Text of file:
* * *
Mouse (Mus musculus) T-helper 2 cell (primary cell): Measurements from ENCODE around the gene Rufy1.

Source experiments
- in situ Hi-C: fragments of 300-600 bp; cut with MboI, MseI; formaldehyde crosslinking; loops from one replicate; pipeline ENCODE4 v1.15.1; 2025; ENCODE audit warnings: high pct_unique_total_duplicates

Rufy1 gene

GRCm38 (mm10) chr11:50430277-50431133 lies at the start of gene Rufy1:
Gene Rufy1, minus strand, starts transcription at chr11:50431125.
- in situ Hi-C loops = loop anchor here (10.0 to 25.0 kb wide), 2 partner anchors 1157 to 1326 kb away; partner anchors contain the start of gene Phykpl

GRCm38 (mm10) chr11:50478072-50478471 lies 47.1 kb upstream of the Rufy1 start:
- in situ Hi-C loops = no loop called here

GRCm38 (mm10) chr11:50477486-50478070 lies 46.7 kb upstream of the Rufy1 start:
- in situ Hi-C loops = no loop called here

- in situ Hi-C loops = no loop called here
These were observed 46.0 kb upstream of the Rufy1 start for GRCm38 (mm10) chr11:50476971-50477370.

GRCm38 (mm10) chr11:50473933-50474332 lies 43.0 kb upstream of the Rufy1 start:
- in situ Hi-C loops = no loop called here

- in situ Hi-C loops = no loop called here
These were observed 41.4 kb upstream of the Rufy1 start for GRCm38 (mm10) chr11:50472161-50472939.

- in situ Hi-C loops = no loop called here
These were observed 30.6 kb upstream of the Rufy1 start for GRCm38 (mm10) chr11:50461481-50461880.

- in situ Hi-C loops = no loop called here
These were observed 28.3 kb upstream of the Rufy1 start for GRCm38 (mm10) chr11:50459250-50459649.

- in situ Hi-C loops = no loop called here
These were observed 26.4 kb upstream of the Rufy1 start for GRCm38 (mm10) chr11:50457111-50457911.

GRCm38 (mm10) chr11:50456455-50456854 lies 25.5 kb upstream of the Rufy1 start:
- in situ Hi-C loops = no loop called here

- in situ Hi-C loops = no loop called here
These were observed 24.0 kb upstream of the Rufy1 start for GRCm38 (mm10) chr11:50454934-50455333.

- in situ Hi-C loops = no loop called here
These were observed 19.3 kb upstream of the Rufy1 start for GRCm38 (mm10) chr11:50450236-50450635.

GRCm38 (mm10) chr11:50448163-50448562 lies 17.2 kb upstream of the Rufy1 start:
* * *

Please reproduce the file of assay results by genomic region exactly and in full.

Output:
Mouse (Mus musculus) T-helper 2 cell (primary cell): Measurements from ENCODE around the gene Rufy1.

Source experiments
- in situ Hi-C: fragments of 300-600 bp; cut with MboI, MseI; formaldehyde crosslinking; loops from one replicate; pipeline ENCODE4 v1.15.1; 2025; ENCODE audit warnings: high pct_unique_total_duplicates

Rufy1 gene

GRCm38 (mm10) chr11:50430277-50431133 lies at the start of gene Rufy1:
Gene Rufy1, minus strand, starts transcription at chr11:50431125.
- in situ Hi-C loops = loop anchor here (10.0 to 25.0 kb wide), 2 partner anchors 1157 to 1326 kb away; partner anchors contain the start of gene Phykpl

GRCm38 (mm10) chr11:50478072-50478471 lies 47.1 kb upstream of the Rufy1 start:
- in situ Hi-C loops = no loop called here

GRCm38 (mm10) chr11:50477486-50478070 lies 46.7 kb upstream of the Rufy1 start:
- in situ Hi-C loops = no loop called here

- in situ Hi-C loops = no loop called here
These were observed 46.0 kb upstream of the Rufy1 start for GRCm38 (mm10) chr11:50476971-50477370.

GRCm38 (mm10) chr11:50473933-50474332 lies 43.0 kb upstream of the Rufy1 start:
- in situ Hi-C loops = no loop called here

- in situ Hi-C loops = no loop called here
These were observed 41.4 kb upstream of the Rufy1 start for GRCm38 (mm10) chr11:50472161-50472939.

- in situ Hi-C loops = no loop called here
These were observed 30.6 kb upstream of the Rufy1 start for GRCm38 (mm10) chr11:50461481-50461880.

- in situ Hi-C loops = no loop called here
These were observed 28.3 kb upstream of the Rufy1 start for GRCm38 (mm10) chr11:50459250-50459649.

- in situ Hi-C loops = no loop called here
These were observed 26.4 kb upstream of the Rufy1 start for GRCm38 (mm10) chr11:50457111-50457911.

GRCm38 (mm10) chr11:50456455-50456854 lies 25.5 kb upstream of the Rufy1 start:
- in situ Hi-C loops = no loop called here

- in situ Hi-C loops = no loop called here
These were observed 24.0 kb upstream of the Rufy1 start for GRCm38 (mm10) chr11:50454934-50455333.

- in situ Hi-C loops = no loop called here
These were observed 19.3 kb upstream of the Rufy1 start for GRCm38 (mm10) chr11:50450236-50450635.

GRCm38 (mm10) chr11:50448163-50448562 lies 17.2 kb upstream of the Rufy1 start: